Slavery in the Great Lakes Region of East Africa is a collection of ten studies by the most prominent historians of the region. Slavery was more important in the Great Lakes region of Eastern Africa than often has been assumed, and Africans from the interior played a more complex role than was previously recognized. The essays in this collection reveal the connections between the peoples of the region as well as their encounters with the conquering Europeans. The contributors challenge the assertion that domestic slavery increased in Africa as a result of the international trade. Slavery in this region was not a uniform phenomenon and the line between enslaved and non-slave labor was fine. Kinship ties could mark the difference between free and unfree labor. Social categories were not always clear-cut and the status of a slave could change within a lifetime.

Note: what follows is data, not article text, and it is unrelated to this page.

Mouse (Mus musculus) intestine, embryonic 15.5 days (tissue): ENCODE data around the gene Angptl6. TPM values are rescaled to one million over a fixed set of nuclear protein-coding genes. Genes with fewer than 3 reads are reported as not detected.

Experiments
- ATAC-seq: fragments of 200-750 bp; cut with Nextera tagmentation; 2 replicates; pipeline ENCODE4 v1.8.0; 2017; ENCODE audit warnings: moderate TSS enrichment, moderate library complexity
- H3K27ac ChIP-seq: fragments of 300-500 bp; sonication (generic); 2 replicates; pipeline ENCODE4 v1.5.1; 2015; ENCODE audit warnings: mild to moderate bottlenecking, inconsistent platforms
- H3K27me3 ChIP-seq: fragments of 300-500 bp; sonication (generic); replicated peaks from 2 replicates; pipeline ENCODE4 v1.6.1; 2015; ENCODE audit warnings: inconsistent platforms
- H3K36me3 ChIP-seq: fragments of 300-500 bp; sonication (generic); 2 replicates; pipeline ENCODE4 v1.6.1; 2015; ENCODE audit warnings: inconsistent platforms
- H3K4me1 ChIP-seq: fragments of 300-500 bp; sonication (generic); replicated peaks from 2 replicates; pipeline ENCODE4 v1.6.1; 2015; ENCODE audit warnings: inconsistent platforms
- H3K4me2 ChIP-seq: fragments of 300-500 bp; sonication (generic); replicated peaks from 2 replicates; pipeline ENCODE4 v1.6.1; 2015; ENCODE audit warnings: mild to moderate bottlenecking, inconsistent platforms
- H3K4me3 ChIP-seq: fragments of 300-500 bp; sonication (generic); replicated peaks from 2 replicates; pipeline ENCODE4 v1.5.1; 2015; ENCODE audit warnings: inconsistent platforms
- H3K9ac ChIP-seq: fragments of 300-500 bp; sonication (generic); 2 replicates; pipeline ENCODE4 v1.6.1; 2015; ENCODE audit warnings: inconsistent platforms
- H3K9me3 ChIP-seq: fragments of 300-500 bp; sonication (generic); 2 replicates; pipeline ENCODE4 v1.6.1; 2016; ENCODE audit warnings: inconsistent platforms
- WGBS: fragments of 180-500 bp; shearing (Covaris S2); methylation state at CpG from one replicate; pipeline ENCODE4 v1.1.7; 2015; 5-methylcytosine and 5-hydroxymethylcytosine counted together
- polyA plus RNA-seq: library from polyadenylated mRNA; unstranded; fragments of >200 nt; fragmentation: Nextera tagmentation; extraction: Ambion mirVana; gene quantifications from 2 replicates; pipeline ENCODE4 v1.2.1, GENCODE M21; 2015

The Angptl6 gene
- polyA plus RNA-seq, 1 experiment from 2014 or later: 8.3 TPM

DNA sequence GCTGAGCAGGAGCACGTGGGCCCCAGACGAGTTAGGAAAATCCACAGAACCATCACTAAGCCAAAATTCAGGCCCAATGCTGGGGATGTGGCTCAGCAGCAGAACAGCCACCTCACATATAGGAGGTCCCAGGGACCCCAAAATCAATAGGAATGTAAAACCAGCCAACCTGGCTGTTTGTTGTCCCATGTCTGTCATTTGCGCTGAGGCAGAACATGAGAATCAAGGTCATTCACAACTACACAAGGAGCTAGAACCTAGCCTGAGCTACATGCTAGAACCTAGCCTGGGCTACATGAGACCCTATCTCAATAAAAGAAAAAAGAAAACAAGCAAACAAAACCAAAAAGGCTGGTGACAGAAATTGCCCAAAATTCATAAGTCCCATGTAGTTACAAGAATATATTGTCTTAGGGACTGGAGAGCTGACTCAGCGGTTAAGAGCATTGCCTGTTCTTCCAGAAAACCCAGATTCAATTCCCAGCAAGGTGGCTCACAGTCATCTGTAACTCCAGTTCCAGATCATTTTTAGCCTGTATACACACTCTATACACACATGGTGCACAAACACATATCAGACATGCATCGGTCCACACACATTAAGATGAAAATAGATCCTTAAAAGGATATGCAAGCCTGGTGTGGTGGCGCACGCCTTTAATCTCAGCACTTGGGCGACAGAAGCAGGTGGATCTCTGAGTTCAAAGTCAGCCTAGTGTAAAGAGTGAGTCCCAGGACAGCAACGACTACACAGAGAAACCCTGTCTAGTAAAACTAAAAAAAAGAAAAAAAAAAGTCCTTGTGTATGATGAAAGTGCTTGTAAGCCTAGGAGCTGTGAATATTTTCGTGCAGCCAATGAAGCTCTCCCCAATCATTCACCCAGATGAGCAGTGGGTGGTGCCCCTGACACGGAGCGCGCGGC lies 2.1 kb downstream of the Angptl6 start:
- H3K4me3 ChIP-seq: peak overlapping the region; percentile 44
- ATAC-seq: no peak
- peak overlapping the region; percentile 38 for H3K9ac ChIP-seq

Slavery in the Great Lakes Region of East Africa
Henri Médard, Shane Doyle